Two years ago my mother's mother, my baubie, suddenly passed away—and ever since, my mom’s been unstoppable at gambling. I’m a staunch atheist, and yet I'm pretty sure my dead grandparents have given my mom the power to win big in Vegas.
I’m on unemployment and I just lost 600 of your tax dollars in Las Vegas. It was a pretty good week in Vegas, actually, aside from the losing money I don’t have part. The purpose of being there wasn’t to gamble, it was to celebrate Mother’s Day. For most families in America, I assume that holiday is spent gritting your teeth through an uncomfortable meal at the same chain restaurant where you fingered your eighth-grade sweetheart (RIP). For my family, it’s different. See, over the last two years, my mother has been winning practically every time she's gambled, but if you ask her, it’s got nothing to do with luck. Two years ago her mother, Baubie, passed away—and ever since, my mom’s been unstoppable. I’m a staunch atheist, and yet I'm pretty sure my dead grandparents have given my mom the power to win big in Vegas.
My mom’s always been attuned to the spiritual world in a way I can’t understand. When I was a kid, she saw Montezuma’s ghost at some Aztec ruins and my family had a sudden windfall of good fortune. When her father, my zadie, died, he visited her constantly. She said he didn’t like that my soon-to-be stepdad wasn’t my stepdad yet, and his picture would always fall down to prove it. Hell, even her ex-husband’s (my dad’s) dead family would stop by. Whenever she told me this stuff, I smiled and nodded.
“Oh, you saw [whoever]? Wow. Crazy.”
I didn’t believe in that stuff personally, but I wasn’t gonna get all "r/atheism" on my poor mom for coping with loss. It’s not hurting anybody, so she has every right to believe whatever she wants, and frankly, I don’t know anything. Energy can’t be destroyed, right? What the fuck do I know? I just cut my hand to shit trying (unsuccessfully) to open a beer bottle with a lighter, then used my teeth to finish the job. I’m not exactly the Duke of Knowledge.
But when I got into Vegas, I heard about such an incredible freak coincidence, if you can even call it that, that I started to believe. See, my mom’s fiance had gone out to go golfing with his brother, leaving my mom to gamble to herself. They were supposed to get married next weekend, but on a lark, he suggested that they get married the very next day—if she hit a royal flush playing video poker while he was gone.
It took 20 minutes. My mom says she always hits royals in clubs, but that specific royal flush was in, of course, hearts. It was a sign. This is how crazy my mom’s luck is. It’s not the fact that she hit a royal flush, something most of us have never even seen before, that she counted as a sign. It was the specific suit of the cards. Oh, and just for good measure, she hit another Royal Flush ten minutes later... in clubs.
Like anyone who spends more than a few hours in a casino, my mother has a system. Only her system is unlike any of the other faux-logical patterns that hacks use to justify throwing hundos down on a teacher’s salary. It's willfully, proudly illogical. She assigns a persona to each of the cards, someone important to her, and talks to them. Her dad is the ace, the patriarch of suited cards. Her fiance is the king, her mom's the queen, I’m the jack, and so on. My little sister is the ten because, in her words, “I have a love/hate relationship with tens... they either totally come through, or they disappoint me.”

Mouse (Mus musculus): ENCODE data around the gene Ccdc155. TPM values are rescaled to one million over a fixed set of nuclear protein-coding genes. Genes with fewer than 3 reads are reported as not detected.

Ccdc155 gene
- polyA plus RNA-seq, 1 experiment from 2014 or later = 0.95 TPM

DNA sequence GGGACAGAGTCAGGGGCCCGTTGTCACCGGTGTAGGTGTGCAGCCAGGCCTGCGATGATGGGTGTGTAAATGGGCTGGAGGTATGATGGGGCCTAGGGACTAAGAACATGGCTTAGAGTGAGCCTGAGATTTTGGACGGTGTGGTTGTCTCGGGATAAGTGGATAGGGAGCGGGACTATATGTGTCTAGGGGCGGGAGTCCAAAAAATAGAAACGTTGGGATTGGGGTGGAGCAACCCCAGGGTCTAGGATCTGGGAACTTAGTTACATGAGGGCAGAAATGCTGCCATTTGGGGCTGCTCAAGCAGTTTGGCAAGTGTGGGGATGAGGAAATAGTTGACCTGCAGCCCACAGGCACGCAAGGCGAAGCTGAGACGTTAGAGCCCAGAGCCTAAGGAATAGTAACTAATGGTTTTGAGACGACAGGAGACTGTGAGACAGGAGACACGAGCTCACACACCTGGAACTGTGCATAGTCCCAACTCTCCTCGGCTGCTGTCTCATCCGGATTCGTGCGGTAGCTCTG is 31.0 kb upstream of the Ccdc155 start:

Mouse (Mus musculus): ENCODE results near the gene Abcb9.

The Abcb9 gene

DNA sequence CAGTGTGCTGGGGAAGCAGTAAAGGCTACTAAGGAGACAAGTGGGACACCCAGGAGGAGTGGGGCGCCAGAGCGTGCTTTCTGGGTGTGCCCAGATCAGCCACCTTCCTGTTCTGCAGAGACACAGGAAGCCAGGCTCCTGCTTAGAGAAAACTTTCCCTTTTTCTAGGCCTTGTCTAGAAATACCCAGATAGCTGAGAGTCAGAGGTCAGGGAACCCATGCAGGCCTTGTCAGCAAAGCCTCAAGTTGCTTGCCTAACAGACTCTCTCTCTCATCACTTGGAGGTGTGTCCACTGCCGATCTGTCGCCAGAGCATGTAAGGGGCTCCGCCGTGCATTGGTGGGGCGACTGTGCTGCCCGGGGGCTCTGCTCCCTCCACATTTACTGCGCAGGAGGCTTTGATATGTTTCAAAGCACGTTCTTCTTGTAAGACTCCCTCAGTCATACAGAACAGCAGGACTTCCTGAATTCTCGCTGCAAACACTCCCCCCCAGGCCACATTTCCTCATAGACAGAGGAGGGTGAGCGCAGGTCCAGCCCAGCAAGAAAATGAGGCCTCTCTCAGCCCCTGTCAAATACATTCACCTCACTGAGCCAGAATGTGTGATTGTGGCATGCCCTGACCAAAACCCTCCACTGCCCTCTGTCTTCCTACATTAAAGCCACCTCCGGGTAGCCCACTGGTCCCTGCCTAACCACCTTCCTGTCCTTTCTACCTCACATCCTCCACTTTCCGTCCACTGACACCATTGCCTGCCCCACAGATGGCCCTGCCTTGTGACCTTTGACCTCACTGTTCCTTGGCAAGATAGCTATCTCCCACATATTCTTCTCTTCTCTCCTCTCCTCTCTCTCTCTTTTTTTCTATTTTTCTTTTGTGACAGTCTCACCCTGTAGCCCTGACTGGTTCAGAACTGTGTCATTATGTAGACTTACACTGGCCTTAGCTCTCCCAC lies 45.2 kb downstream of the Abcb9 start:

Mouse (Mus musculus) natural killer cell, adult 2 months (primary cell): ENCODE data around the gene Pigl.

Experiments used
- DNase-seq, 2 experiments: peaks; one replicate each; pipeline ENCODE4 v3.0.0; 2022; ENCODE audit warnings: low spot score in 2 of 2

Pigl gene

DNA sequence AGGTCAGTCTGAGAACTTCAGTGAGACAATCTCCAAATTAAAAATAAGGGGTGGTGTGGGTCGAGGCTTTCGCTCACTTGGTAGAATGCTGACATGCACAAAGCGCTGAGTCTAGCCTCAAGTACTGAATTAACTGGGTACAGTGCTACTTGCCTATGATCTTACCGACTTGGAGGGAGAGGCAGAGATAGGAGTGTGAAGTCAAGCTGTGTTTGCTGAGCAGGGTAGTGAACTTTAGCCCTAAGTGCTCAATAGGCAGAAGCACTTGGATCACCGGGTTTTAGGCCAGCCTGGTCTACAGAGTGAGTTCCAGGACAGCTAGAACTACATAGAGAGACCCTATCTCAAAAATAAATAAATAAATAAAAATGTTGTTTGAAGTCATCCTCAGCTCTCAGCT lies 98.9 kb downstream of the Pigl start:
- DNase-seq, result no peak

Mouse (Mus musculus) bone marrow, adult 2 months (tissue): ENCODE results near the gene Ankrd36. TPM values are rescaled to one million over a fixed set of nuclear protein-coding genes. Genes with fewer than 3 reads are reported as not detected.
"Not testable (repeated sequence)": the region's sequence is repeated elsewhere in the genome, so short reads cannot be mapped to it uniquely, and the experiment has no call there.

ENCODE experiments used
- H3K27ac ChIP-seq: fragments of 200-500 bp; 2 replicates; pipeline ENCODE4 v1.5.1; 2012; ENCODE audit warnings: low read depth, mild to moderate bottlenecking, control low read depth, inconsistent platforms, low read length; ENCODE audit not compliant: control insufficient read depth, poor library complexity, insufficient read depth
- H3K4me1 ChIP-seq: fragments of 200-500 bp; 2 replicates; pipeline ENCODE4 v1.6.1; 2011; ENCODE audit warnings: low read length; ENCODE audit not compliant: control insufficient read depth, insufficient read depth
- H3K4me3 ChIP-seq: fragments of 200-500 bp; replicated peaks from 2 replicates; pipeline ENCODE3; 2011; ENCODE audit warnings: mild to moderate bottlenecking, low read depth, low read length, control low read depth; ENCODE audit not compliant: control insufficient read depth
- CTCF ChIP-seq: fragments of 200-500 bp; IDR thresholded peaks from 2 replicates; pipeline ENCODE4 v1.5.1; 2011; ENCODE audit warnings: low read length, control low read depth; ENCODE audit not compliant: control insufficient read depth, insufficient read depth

At first this seemed silly and downright childish to me, but over the weekend I grew to respect it. Not for the paranormal success of the system, either. We as a society are currently as removed from death as humanity has ever been. Not so long ago, widows were expected to wear elaborate mourning outfits for years at a time. Dead bodies were kept in the home for days, weeks even. Affluent Romans even had wax death masks of their ancestors hanging in their atriums at all times to remind them of their noble lineages. My mother’s gambling system is a way to keep the memory of her parents alive in a culture that even treats living seniors as invisible.
When Saturday rolled around, we were in a little cabana by the hotel pool: my mom, my soon-to-be stepdad, his good friend, my sister, and me. Papa J (or Not-Dad as I call him), ordered us some mai-tais and we got started with the wedding. I should mention that I’m a certified online minister with the Universal Life Church. It’s not a religious thing; I signed up so I could marry my old roommate to an empty bottle of soda (big shout-out to Mr. Brian and Mrs. Empty Carbonated Beverage Severson! #blessed), but I’ve since married a few couples (gay and straight) who didn’t want a traditional wedding. Now it was my turn to marry my own mother, and I couldn’t have been happier.
Adorned in my traditional minister outfit, I began the ceremony.
“Dearly beloved, we are gathered here to today, by this lazy river...”
The ceremony was short and sweet. I referenced Entourage. My mom cried (not at the Entourage part). Because of the spontaneity of the whole thing, there were no rings, so I had them both place innertubes over each other. Papa J’s friend stepped on an empty water bottle and shouted, “Mazel Tov!” It was the perfect second wedding; no stress, no caterers, no annoying relatives who are only there because they’re supposed to be there... and it never would’ve happened without my dead grandparents.
NOTE: My mom didn’t originally want this article up because she was afraid it might jinx her. I personally think my grandparents would love it. Baubie: think of my mentioning you in this article as a step toward mentioning you first when I win that Oscar you always said I’d win. And Zadie: I’m actually getting paid for this. I miss you both. I love you.